Fighting for Fitness
Kick and punch your way to a better body
By Barbara Russi Sarnataro
Reviewed By Louise Chang, MD
So you didn't grow up idolizing Bruce Lee or spending your afternoons watching Kung Fu Theater on television. When you hear the name "George Foreman," you think of grills, not left hooks. You have no desire to kick anyone's butt -- well, not usually, anyway.
No matter. If you're seeking better health, more confidence, and a stronger body, a kickboxing or martial arts-inspired workout might be just the thing to get you into fighting trim.
"People see results" from these workouts, says Whitney Chapman, group exercise manager at Reebok Sports Club/NY in New York. "They have stronger legs, stronger arms, more definition, and (participating in the classes) promotes a sense of inner strength and balance."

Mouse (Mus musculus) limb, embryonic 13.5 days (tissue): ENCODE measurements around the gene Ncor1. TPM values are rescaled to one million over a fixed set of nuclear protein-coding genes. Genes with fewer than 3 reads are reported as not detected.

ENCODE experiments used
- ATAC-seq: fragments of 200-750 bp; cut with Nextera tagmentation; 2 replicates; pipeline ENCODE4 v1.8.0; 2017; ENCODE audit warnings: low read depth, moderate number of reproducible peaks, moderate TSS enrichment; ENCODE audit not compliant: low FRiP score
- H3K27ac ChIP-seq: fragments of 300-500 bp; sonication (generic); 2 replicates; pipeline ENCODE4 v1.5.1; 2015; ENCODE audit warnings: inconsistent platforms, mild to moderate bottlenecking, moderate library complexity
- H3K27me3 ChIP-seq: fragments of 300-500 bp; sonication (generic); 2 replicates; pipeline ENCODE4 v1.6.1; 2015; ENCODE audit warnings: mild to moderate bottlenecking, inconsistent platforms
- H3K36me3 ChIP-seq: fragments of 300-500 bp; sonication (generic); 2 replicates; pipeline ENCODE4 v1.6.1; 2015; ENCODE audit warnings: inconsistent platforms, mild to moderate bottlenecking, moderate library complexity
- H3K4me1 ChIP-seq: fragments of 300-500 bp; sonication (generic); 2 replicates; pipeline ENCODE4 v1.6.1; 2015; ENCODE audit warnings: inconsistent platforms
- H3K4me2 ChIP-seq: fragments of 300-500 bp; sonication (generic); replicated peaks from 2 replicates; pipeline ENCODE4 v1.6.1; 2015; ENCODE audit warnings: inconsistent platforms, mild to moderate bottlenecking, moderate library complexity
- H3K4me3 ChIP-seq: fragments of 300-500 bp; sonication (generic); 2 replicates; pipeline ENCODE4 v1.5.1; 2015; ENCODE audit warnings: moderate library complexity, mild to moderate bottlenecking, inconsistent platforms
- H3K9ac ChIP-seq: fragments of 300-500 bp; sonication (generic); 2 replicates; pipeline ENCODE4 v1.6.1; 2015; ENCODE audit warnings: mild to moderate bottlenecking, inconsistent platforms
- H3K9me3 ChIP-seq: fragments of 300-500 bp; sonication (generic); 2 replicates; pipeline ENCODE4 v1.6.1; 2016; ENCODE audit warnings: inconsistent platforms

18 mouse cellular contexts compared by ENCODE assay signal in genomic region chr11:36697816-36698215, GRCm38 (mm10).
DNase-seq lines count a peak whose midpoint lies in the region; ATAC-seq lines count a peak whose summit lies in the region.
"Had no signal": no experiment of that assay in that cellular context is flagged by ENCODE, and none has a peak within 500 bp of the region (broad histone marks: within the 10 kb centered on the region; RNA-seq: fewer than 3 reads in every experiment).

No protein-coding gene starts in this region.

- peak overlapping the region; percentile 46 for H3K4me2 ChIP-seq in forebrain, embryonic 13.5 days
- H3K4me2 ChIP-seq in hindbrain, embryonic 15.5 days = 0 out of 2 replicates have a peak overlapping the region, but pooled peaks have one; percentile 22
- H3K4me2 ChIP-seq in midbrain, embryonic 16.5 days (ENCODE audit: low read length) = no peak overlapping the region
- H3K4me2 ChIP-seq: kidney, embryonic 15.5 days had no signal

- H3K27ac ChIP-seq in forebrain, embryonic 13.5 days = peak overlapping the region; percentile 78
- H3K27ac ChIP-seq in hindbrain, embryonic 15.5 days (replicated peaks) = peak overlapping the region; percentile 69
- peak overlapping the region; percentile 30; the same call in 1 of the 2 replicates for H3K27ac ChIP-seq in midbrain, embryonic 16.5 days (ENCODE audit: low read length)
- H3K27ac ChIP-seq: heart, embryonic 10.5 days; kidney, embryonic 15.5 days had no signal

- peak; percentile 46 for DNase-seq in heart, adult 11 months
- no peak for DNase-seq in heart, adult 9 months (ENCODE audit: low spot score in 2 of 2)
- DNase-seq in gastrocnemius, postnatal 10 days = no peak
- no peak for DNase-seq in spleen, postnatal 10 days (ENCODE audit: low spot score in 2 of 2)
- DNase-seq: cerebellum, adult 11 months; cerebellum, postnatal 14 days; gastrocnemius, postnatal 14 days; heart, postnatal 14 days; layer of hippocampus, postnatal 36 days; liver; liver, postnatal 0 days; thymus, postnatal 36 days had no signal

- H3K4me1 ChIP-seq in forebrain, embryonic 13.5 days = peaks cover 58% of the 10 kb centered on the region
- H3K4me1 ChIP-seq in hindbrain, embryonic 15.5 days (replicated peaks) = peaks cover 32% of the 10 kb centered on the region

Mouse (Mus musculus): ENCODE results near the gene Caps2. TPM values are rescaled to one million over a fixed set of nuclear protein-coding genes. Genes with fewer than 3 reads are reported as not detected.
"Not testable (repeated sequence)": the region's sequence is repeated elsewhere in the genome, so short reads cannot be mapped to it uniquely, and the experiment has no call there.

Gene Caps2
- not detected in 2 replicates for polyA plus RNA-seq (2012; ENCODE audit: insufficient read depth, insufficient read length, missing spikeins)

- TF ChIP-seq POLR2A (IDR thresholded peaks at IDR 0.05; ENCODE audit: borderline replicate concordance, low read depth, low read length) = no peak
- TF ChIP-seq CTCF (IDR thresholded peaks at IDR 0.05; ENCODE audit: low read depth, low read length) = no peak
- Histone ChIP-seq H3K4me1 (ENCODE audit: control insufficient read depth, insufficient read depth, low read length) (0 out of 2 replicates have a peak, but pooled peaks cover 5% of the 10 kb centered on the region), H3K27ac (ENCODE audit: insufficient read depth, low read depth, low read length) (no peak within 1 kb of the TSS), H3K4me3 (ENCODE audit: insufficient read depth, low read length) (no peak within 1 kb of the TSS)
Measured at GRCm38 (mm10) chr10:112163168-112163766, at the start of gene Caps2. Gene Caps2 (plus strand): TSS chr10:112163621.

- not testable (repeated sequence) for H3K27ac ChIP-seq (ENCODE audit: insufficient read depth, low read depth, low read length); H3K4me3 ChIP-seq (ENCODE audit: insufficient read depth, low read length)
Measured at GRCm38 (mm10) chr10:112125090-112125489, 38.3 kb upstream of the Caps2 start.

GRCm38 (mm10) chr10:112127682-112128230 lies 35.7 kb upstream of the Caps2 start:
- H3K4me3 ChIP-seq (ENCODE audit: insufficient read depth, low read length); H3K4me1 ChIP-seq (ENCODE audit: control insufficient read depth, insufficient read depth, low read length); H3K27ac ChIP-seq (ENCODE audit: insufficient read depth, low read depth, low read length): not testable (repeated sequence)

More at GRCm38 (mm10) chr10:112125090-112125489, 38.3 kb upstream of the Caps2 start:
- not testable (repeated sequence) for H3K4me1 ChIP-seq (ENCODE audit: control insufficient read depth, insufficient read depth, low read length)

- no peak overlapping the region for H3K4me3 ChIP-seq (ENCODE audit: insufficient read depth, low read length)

Kicking and sparring took to the mainstream several years ago when the fitness industry caught on to the cardiovascular and toning benefits of fighting-based workouts. Thanks in part to the popular Tae Bo videos by Billy Blanks (one of the first to capitalize on the aerobics-martial arts trend), gyms nationwide began adding these types of classes to their schedules.
Cardio kickboxing classes and creative variations like Powerstrike, Fitness and Defense, and Tai Box (to name just a few), blend boxing with aerobics, teaching punching and kicking combinations for a high-powered workout that builds strength and confidence.
- Allergic Skin Disorders
- Bacterial Skin Diseases
- Bites and Infestations
- Diseases of Pigment
- Fungal Skin Diseases
- Medical Anatomy and Illustrations
- Noncancerous, Precancerous & Cancerous Tumors
- Oral Health Conditions
- Papules, Scales, Plaques and Eruptions
- Scalp, Hair and Nails
- Sexually Transmitted Diseases (STDs)
- Vascular, Lymphatic and Systemic Conditions
- Viral Skin Diseases
- Additional Skin Conditions